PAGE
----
12 A. That was a reference to the resumption of the conference on the

13 15th of March when basically Mr. Milutinovic took over and was the

14 spokesperson of the Yugoslav delegation. Mr. Sainovic, who up till then

15 and Mr. Markovic did a job throughout the Paris leg of the conference.

16 These two gentlemen never ever spoke. It was always Mr. Milutinovic who

17 spoke. And that was after the decision, obviously, was taken on the part

18 of Belgrade. And I would say in parenthesis, "Obviously, I would suggest

19 by Mr. Milutinovic [sic] that it's the end for a constructive engagement."

20 We are going to continue now with an obstructive approach and that was the

21 task of Mr. Milutinovic in the Paris leg of these negotiations.

22 Q. I believe there's a mistake in the transcript at line 22, page 86,

23 I believe the Ambassador said Mr. Milosevic not Milutinovic?

24 A. Where?

25 Q. Line 22?

Page 10930

1 A. It says here when --

2 JUDGE BONOMY: I think you're right, Mr. O'Sullivan. The

3 reference in line 22 was to Milosevic.

4 MR. O'SULLIVAN: Correct.

5 Q. You said Milosevic and there's a mistake in the typing.

6 A. Okay.

7 Q. So to be clear, then, your position is that Mr. Milutinovic was

8 constructive during the Rambouillet period?

9 A. In Rambouillet, the -- he was not -- as I said, he came later on,

10 but he was really engaged and fully also as part of the delegation only in

11 Paris.

12 Q. Now, you've said that there were three letters that day presented

13 to the troika by the Serbian delegation?

14 A. Yes, that's correct.

15 Q. E-court 1D18, page 466, tab -- for you, tab 46. We have all three

16 letters there. Tab 46, e-court 1D18, page 466 of e-court. Do you have

17 that, Ambassador? Tab 46.

18 A. 46. Yes.

19 Q. If you look at the bottom right-hand portion of that page, number

20 33 is the letter that we've been looking at.

21 A. Correct.

22 Q. The letter at 1600 hours. And what I want to emphasise here is

23 that this -- this letter in the middle paragraph says: "All elements of

24 self-government at the time of defining the engagement have to be known."

25 Correct?

Page 10931

1 A. Yes.

2 Q. Now, the first letter --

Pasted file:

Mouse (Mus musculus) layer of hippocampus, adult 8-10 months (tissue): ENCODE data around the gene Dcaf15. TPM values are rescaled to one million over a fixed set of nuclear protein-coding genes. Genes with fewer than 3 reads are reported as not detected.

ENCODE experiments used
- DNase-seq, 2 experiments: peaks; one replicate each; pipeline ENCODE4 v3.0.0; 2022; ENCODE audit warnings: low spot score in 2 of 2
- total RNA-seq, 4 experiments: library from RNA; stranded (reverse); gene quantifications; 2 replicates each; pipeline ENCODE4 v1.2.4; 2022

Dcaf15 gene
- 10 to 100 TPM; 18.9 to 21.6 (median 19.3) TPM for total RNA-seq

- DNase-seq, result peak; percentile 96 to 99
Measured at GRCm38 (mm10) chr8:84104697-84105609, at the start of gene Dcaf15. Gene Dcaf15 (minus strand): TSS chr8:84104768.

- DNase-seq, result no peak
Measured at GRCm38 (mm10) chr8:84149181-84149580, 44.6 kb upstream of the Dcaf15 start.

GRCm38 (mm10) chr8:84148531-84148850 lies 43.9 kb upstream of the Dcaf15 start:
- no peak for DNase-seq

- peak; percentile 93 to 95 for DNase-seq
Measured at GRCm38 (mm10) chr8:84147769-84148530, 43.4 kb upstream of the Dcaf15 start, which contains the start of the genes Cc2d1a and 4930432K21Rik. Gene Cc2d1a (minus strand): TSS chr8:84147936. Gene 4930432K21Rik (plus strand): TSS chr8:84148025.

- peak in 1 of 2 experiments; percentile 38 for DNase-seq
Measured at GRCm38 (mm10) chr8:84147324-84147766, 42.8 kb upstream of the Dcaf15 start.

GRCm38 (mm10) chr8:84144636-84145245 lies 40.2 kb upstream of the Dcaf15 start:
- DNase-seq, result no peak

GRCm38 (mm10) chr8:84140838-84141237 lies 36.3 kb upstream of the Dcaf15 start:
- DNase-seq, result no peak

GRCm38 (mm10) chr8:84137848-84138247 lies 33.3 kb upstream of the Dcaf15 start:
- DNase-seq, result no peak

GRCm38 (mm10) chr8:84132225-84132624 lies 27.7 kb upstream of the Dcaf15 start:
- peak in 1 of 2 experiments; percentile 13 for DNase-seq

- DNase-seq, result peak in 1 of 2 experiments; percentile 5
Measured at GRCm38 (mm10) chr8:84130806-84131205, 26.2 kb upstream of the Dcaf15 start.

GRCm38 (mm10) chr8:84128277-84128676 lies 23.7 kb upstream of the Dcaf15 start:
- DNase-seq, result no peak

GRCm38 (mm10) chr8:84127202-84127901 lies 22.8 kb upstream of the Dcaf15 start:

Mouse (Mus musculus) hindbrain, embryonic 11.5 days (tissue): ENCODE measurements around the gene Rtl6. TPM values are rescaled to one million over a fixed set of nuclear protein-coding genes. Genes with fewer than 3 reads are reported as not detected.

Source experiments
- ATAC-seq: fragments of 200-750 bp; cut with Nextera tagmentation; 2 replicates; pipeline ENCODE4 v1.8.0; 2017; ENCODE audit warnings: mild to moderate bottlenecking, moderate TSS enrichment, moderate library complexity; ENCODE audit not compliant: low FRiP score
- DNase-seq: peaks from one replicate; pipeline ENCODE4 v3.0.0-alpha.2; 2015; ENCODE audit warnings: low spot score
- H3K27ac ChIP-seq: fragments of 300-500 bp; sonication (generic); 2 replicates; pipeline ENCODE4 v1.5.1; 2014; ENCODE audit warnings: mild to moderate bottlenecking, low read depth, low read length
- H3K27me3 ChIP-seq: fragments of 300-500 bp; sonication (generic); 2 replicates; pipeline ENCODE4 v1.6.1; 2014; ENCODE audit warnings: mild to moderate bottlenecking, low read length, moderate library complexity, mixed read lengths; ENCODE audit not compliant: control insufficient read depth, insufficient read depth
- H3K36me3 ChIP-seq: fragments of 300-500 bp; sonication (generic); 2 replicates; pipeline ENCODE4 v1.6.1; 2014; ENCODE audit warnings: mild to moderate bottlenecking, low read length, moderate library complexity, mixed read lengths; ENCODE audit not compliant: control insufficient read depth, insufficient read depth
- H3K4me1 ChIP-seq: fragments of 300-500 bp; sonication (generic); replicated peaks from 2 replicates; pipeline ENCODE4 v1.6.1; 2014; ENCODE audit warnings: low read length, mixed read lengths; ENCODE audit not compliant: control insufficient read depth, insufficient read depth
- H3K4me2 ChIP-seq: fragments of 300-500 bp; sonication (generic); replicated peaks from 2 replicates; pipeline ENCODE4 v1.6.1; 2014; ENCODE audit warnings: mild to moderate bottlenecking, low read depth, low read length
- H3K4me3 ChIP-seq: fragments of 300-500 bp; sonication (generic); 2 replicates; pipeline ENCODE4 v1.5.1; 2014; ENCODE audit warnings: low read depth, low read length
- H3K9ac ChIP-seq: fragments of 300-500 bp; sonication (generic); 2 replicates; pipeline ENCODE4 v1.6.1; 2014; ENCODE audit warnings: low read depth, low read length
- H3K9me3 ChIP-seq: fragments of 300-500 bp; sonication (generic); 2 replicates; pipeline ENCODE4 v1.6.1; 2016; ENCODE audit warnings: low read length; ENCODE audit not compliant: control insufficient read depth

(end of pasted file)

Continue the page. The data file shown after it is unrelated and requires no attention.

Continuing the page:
3 A. Just to put it -- making reference to the political part which was

4 already negotiated at the time.

5 Q. Correct, correct. Now, the reason I want to show you the other

6 two letters, and particularly the first letter, which is number 31 on that

7 page, which is the lengthiest one. There the delegation has not included

8 a -- any reference to a continuation on the scope and character of the

9 presence -- of negotiating that part; correct?

10 A. Correct.

11 Q. There's no -- I can tell you there's no reference to that in that

12 first letter --

13 A. Exactly. This was the reason why in my meeting with Mr. Sainovic

14 I politely pointed out that this would be no -- amounting to a no, and

15 thus the fail of the conference. So Mr. Sainovic then immediately went

16 back and then they produced a new letter at 1430 and then this one -- this

17 second letter was followed by a third letter that you have just referred

18 to without actually our instigation because the second letter already

19 contains the key word of "implementation and the continuation," but still

20 we got a third letter.

21 Q. Now, the reason I'm directing you to this first letter is because

22 it does spell out in some detail the delegation's position on what has

23 been accomplished --

24 A. Yes.

25 Q. -- and what's left open, in regards to the political framework.

Page 10932

1 If you look at -- if you go -- we don't have to look at all the bullet

2 points and I certainly won't. We see a list of bullet points, nine bullet

3 points, setting out where the delegation says that there is agreement.

4 However, there are some -- in the next paragraph, after the bullet points,

5 there are a number of matters throughout the rest of this letter regarding

6 the constitution, the decision making in the Assembly, the President of

7 Kosovo and Metohija, the judicial system, constitution, property, et

8 cetera, which needed refinement and further improvement; correct?

9 A. Correct.

10 Q. So the Contact Group was fully aware of the position that the Serb

11 delegation took in relation to the political components. There was

12 general agreement, and here the areas for future discussion from their

13 perspective are spelled out; correct?

14 A. Correct.

15 Q. The second letter I will not --

16 A. May I -- I'm sorry, Your Honour. May I comment on the first

17 letter?

18 JUDGE BONOMY: Yes. Yes, please.

19 THE WITNESS: Thank you.

20 Well, yes, I think this was a very detailed letter, pointing and

21 spelling out what was achieved and where this is agreement. So -- and

22 then the -- the second part of the letter goes into spelling out where